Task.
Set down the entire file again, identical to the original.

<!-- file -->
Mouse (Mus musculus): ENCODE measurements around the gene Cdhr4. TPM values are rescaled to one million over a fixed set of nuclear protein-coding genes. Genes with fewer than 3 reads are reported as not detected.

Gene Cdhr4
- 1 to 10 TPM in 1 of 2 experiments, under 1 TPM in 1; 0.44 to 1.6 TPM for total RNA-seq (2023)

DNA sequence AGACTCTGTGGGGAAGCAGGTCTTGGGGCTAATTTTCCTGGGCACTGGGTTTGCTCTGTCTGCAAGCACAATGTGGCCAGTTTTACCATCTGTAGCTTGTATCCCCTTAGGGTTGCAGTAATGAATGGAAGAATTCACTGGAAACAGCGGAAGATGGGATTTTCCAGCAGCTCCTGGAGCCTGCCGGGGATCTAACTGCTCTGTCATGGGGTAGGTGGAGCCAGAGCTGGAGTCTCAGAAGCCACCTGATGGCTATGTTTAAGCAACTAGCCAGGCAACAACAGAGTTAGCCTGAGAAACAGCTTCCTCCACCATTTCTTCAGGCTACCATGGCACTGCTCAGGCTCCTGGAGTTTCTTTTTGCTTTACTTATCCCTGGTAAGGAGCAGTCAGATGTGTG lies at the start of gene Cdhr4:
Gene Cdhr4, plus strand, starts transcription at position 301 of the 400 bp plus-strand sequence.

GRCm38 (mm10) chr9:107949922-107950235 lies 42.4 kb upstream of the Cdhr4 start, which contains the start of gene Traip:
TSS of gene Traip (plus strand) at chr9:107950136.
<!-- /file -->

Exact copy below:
Mouse (Mus musculus): ENCODE measurements around the gene Cdhr4. TPM values are rescaled to one million over a fixed set of nuclear protein-coding genes. Genes with fewer than 3 reads are reported as not detected.

Gene Cdhr4
- 1 to 10 TPM in 1 of 2 experiments, under 1 TPM in 1; 0.44 to 1.6 TPM for total RNA-seq (2023)

DNA sequence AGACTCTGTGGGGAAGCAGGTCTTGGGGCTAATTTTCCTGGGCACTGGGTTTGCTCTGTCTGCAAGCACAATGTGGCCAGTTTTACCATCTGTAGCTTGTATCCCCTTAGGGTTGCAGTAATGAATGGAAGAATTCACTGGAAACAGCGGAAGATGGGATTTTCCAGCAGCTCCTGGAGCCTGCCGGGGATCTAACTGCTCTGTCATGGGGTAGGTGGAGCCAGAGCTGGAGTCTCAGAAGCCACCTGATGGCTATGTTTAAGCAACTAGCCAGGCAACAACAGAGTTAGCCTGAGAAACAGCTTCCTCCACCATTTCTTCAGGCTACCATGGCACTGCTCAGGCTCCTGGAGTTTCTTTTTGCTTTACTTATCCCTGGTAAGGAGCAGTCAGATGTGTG lies at the start of gene Cdhr4:
Gene Cdhr4, plus strand, starts transcription at position 301 of the 400 bp plus-strand sequence.

GRCm38 (mm10) chr9:107949922-107950235 lies 42.4 kb upstream of the Cdhr4 start, which contains the start of gene Traip:
TSS of gene Traip (plus strand) at chr9:107950136.